Wal-Mart eyes legal action over donkey meat recall

A Chinese consumer passes by in front of

A Chinese consumer passes by in front of shopping trolleys in a Wal-Mart store in Qingdao city, eastern China's Shandong province in 2012. According to media reports on Jan. 3, 2014, Wal-Mart China has recalled a donkey meat product after test results showed that it contained DNA of other animals. (Oct. 26, 2012) (Credit: EPA)

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Wal-Mart Stores Inc. says it's considering taking legal action against "responsible parties" after DNA testing showed traces of fox meat in the donkey meat it sold in China.

Wal-Mart had recalled the donkey meat -- which it said was considered a popular delicacy in parts of China -- after DNA testing by a government agency. The company said Thursday that it withdrew all products from the supplier, Dezhou Fujude Food Co., and that affected customers were offered compensation.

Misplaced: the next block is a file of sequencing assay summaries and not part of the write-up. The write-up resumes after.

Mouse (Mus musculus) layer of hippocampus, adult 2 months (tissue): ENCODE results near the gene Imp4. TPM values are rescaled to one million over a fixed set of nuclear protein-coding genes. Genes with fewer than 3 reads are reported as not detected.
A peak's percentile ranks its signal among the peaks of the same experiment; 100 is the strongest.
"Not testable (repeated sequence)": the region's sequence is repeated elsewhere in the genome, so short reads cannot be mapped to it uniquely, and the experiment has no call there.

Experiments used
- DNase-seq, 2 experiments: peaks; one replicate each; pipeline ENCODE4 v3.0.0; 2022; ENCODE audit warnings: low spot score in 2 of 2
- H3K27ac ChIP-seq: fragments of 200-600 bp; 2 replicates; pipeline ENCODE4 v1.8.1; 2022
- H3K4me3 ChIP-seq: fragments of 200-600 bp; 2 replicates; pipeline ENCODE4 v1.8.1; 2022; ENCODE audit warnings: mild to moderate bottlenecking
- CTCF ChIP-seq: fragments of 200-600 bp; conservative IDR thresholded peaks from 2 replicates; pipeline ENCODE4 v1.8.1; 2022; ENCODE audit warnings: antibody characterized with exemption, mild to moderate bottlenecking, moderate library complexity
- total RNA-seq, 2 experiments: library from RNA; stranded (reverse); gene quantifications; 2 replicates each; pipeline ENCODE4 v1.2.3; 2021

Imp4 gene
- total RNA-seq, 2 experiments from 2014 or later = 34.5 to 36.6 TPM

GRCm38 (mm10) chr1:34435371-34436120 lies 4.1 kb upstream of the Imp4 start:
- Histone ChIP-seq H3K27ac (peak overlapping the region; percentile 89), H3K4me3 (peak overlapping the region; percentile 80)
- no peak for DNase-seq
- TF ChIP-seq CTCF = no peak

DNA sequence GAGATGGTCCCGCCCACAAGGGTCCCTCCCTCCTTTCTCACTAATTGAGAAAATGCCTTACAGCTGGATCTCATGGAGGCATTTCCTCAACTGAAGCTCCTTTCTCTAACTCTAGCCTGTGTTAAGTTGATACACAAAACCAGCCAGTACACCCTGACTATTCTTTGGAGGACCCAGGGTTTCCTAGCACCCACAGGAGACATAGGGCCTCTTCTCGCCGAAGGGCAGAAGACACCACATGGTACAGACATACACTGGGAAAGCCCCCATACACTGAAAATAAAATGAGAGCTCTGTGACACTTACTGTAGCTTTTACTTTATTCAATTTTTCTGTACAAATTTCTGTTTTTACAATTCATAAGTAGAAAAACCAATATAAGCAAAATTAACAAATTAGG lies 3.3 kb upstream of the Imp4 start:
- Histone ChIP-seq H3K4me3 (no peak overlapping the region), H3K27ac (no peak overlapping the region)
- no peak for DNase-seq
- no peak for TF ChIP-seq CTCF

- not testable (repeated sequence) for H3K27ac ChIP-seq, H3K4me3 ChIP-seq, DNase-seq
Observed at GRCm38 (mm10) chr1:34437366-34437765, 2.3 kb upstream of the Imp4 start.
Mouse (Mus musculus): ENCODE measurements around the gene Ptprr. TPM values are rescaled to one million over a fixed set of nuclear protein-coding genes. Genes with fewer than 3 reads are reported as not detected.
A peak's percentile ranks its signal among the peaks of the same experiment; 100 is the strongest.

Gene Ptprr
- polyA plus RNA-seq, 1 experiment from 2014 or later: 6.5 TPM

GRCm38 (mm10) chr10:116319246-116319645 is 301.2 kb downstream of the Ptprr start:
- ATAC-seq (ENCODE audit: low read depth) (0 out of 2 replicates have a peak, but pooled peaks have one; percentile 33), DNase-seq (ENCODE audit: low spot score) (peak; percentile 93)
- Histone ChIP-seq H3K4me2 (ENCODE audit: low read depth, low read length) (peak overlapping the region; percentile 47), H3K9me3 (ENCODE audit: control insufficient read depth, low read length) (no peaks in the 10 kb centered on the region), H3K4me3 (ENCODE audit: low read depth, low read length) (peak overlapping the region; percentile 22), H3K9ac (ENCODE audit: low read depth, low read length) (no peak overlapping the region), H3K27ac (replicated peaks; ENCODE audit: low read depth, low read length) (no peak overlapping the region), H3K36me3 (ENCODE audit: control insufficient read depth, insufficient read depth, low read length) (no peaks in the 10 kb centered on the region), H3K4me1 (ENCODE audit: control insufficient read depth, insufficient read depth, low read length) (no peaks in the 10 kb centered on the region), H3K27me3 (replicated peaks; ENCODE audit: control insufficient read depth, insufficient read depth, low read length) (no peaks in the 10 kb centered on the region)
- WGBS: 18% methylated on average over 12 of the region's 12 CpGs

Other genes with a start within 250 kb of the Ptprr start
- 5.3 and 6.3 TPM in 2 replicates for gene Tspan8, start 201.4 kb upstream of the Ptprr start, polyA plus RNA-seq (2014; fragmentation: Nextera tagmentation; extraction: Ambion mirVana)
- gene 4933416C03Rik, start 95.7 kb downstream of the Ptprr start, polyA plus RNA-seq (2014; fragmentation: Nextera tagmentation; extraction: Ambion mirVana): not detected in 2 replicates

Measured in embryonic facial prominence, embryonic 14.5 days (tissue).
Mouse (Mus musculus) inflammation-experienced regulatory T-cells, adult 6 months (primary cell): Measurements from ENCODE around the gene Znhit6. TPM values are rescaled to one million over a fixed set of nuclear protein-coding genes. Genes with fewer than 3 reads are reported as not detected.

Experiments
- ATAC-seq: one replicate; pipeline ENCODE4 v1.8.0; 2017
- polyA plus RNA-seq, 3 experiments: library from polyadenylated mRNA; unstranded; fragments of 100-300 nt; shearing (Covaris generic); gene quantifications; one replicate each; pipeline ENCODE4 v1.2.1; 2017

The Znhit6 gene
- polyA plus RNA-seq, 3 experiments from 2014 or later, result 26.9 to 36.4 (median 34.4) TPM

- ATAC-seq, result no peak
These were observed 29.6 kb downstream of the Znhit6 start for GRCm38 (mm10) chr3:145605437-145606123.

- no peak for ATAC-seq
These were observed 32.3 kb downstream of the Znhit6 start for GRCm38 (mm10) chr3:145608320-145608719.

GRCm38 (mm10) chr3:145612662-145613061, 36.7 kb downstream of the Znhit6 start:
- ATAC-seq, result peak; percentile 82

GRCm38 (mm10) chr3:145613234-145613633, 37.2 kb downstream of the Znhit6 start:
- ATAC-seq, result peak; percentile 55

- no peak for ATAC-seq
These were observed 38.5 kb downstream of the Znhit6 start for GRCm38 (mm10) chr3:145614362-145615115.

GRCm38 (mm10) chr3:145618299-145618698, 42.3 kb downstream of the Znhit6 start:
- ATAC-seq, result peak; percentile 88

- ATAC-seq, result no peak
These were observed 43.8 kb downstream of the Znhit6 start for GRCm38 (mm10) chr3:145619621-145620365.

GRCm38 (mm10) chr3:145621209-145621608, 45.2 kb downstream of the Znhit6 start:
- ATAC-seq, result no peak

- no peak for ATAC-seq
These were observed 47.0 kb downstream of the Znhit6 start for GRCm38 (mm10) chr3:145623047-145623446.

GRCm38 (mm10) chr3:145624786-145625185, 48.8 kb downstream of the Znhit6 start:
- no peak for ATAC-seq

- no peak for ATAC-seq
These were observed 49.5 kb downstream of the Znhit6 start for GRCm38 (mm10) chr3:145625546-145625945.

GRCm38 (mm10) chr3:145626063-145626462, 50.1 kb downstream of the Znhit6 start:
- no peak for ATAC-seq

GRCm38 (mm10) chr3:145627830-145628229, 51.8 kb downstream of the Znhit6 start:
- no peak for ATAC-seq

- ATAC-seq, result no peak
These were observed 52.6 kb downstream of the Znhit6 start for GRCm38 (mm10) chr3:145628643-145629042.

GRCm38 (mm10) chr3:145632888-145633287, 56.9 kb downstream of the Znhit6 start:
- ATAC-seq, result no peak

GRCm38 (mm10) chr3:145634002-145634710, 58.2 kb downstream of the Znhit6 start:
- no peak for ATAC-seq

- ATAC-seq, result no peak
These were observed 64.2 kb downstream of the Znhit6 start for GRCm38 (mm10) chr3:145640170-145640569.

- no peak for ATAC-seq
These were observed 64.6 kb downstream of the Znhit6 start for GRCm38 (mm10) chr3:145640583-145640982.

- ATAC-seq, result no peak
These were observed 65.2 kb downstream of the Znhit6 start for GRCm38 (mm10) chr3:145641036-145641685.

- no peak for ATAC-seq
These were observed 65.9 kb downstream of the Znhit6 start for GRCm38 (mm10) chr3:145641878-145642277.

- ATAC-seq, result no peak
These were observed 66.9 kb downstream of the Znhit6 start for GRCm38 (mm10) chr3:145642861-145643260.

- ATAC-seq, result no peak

It also says it plans to add DNA testing to its meat products in China.

Wal-Mart, based in Bentonville, Ark., has 404 stores in China. A spokesman for the company, Kevin Gardner, says only a select number of stores were affected, but didn't give a specific number.

It's not the first time a U.S. company has encountered supply issues in China, where food safety is a significant concern among consumers. Yum Brands Inc., which owns KFC, is still working to repair its reputation after a Chinese TV report in 2012 that showed some of its suppliers were giving chickens unapproved levels of antibiotics.

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